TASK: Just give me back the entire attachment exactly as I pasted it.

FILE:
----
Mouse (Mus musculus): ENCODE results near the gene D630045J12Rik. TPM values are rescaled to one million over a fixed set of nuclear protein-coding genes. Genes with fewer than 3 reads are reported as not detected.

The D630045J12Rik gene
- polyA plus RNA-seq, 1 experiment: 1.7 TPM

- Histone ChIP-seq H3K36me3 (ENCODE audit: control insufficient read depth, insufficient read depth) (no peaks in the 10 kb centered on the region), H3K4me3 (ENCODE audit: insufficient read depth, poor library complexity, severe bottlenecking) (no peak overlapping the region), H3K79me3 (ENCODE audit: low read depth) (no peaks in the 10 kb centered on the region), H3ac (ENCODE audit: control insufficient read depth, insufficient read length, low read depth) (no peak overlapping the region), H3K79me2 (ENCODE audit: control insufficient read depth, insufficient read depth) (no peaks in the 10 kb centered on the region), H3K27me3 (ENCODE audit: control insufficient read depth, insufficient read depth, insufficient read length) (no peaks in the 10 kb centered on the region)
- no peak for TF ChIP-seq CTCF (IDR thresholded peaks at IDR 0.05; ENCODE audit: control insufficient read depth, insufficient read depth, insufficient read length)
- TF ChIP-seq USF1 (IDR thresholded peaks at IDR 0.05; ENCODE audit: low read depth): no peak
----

Mouse (Mus musculus): ENCODE results near the gene D630045J12Rik. TPM values are rescaled to one million over a fixed set of nuclear protein-coding genes. Genes with fewer than 3 reads are reported as not detected.

The D630045J12Rik gene
- polyA plus RNA-seq, 1 experiment: 1.7 TPM

- Histone ChIP-seq H3K36me3 (ENCODE audit: control insufficient read depth, insufficient read depth) (no peaks in the 10 kb centered on the region), H3K4me3 (ENCODE audit: insufficient read depth, poor library complexity, severe bottlenecking) (no peak overlapping the region), H3K79me3 (ENCODE audit: low read depth) (no peaks in the 10 kb centered on the region), H3ac (ENCODE audit: control insufficient read depth, insufficient read length, low read depth) (no peak overlapping the region), H3K79me2 (ENCODE audit: control insufficient read depth, insufficient read depth) (no peaks in the 10 kb centered on the region), H3K27me3 (ENCODE audit: control insufficient read depth, insufficient read depth, insufficient read length) (no peaks in the 10 kb centered on the region)
- no peak for TF ChIP-seq CTCF (IDR thresholded peaks at IDR 0.05; ENCODE audit: control insufficient read depth, insufficient read depth, insufficient read length)
- TF ChIP-seq USF1 (IDR thresholded peaks at IDR 0.05; ENCODE audit: low read depth): no peak